Remembering the old railway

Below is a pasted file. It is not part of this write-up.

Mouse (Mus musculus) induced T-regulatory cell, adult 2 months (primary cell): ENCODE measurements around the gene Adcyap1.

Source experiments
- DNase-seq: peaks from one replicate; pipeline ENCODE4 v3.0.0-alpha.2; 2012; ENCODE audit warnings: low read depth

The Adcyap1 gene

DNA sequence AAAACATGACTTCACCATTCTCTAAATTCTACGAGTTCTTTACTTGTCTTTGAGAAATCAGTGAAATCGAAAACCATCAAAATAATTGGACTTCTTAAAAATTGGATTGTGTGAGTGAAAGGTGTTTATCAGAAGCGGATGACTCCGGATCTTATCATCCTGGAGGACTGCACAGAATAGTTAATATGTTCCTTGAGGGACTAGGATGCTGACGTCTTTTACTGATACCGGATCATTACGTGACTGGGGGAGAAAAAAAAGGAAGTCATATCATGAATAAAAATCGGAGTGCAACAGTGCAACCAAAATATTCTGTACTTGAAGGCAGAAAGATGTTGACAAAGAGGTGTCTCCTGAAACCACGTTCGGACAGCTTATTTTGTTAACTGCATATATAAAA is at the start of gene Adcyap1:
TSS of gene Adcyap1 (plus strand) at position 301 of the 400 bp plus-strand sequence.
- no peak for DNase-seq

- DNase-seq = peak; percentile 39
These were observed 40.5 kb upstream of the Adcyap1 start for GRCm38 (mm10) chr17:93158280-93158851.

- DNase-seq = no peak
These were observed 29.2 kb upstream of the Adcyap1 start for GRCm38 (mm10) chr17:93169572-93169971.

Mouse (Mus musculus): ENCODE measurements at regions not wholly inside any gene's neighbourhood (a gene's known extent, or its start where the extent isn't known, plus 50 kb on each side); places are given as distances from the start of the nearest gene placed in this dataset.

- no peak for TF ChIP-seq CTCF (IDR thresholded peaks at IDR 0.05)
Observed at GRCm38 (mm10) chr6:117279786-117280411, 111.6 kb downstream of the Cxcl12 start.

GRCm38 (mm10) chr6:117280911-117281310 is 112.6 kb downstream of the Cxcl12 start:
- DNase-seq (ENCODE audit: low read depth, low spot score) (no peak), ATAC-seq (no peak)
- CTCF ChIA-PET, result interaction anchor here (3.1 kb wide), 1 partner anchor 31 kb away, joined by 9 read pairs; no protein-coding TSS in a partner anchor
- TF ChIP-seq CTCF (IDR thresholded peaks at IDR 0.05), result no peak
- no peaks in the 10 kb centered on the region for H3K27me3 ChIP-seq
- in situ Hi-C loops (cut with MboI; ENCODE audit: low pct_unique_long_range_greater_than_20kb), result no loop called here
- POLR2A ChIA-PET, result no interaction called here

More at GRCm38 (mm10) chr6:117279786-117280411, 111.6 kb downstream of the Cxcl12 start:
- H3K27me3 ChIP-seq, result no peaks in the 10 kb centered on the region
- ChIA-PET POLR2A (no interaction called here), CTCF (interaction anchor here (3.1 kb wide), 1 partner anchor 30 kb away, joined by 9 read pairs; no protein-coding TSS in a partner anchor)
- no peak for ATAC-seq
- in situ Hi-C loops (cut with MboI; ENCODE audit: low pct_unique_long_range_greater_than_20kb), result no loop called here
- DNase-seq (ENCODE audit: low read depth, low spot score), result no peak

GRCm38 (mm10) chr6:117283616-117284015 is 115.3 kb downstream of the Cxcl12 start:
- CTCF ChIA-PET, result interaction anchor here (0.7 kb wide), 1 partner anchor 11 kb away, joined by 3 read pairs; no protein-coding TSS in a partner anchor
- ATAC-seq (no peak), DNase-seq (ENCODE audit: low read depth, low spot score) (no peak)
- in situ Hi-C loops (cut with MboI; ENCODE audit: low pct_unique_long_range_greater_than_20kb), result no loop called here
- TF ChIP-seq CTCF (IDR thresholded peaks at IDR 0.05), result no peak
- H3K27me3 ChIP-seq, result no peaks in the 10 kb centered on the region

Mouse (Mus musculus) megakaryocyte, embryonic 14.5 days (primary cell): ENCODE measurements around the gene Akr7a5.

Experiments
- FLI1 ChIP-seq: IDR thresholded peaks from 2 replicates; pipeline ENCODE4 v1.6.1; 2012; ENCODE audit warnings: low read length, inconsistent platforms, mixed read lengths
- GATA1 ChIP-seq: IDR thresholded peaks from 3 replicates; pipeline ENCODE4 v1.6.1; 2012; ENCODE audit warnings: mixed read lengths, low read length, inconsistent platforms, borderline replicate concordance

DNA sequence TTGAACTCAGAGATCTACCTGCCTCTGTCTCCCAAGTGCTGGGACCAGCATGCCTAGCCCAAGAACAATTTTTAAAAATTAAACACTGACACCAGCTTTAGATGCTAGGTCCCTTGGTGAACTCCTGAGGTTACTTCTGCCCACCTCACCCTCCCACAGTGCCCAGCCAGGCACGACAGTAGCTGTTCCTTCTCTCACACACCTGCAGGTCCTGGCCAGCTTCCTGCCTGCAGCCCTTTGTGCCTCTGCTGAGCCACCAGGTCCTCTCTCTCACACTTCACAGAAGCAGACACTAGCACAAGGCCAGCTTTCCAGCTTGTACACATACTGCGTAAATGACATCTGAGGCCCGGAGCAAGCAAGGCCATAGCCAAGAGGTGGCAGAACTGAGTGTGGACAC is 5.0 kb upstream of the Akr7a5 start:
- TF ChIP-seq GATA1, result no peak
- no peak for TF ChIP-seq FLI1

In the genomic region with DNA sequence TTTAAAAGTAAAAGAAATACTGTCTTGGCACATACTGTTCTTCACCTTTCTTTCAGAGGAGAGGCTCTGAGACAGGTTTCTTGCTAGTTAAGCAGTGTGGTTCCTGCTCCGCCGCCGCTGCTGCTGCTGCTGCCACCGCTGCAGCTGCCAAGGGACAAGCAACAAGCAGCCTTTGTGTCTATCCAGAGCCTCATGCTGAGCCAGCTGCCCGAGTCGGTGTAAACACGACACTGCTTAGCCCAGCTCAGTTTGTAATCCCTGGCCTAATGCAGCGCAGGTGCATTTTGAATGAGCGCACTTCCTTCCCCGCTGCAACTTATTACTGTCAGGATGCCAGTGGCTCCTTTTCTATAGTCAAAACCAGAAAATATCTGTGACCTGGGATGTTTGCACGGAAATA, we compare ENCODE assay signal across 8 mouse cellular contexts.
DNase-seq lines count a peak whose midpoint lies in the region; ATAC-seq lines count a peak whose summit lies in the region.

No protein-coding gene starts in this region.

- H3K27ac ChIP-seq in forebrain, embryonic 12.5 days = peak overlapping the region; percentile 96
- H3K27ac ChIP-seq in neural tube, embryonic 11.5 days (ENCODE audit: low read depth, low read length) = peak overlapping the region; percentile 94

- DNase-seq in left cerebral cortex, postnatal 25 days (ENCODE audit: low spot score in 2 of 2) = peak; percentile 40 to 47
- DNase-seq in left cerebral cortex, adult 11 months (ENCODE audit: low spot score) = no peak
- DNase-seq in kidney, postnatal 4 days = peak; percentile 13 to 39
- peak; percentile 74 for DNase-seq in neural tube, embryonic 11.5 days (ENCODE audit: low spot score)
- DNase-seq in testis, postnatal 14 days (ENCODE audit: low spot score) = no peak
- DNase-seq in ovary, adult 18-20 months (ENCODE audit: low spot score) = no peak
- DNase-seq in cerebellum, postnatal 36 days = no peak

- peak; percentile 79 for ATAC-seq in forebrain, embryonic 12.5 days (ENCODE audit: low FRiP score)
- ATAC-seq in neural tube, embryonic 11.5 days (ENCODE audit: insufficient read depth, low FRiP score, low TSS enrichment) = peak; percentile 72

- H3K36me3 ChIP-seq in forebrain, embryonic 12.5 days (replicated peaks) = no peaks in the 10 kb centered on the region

Reflecting the period’s social, economic and political history, a photography exhibition that focuses on the country’s first major railway network, located in Thessaly, central Greece, is to open in Thessaloniki on January 17 at the National Bank Cultural Foundation’s cultural center (108 Vas. Olgas St). The old regional railway network, a 204-kilometer transport facility whose construction began in 1881 soon after the Thessaly prefecture was annexed to the modern Greek state under the political leadership of Alexandros Koumoundouros (1817-1883), was eventually integrated with the Athens-Larissa-Thessaloniki line in the mid-1950s. It was unable to continue functioning independently following severe damage incurred during the Nazi occupation of Greece. The exhibition, titled «Railway Network of Thessaly (1881-1955),» sheds light on a range of facets of the railway, including the project’s early construction years, contractual aspects, and train stations along the way. Trikoupis heritage The network constituted an important part of Prime Minister Harilaos Trikoupis’s (1832-1896) infrastructure policy. The political leader sought to connect Greece’s fertile central plains with the country’s ports, and beyond that, Greece with the Balkans and Western Europe. The network ran from the coastal provincial city of Volos to nearby Velestino, northwest of the seaside location, before branching off into two directions. One headed northwest all the way to Larissa. The other route went westward, through the towns of Farsala and Karditsa, where it took a northwesterly direction to Trikala and Kalabaka, the final stop. Work on the project had begun under former prime minister Koumoundouros, but it was not until a year later, in 1882, when his successor Trikoupis had assumed power, that construction work hit full swing. The network contributed significantly to the region’s development. But state revenues generated by the project’s operation fell short of official expectations. Most of the merchandise transported was agricultural, a weather-sensitive sector. The wars waged over the years, beginning with the Greco-Turkish war of 1897, added to the network’s problems. But, ultimately, its biggest setbacks came via the country’s alternative transportation options, beginning with the faster Athens-Larissa-Thessaloniki (SEK) line. Later on, cars and buses rendered the old line obsolete. The end The Thessaly network suffered its final blow during the Nazi occupation of Greece. By the early 1950s, the Thessaly train network was no longer able to operate independently. In 1955, it was annexed to the SEK line. Today, a segment of the old route serves as part of the line linking Athens with the northern port city of Thessaloniki. The network’s remainder continues to function as a slow-moving and outdated service.

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